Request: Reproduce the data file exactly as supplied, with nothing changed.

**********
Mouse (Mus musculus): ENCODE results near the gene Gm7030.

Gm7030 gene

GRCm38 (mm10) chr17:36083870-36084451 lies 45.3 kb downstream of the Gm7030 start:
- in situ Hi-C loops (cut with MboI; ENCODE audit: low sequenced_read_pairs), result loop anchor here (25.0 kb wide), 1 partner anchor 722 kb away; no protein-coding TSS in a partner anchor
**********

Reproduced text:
Mouse (Mus musculus): ENCODE results near the gene Gm7030.

Gm7030 gene

GRCm38 (mm10) chr17:36083870-36084451 lies 45.3 kb downstream of the Gm7030 start:
- in situ Hi-C loops (cut with MboI; ENCODE audit: low sequenced_read_pairs), result loop anchor here (25.0 kb wide), 1 partner anchor 722 kb away; no protein-coding TSS in a partner anchor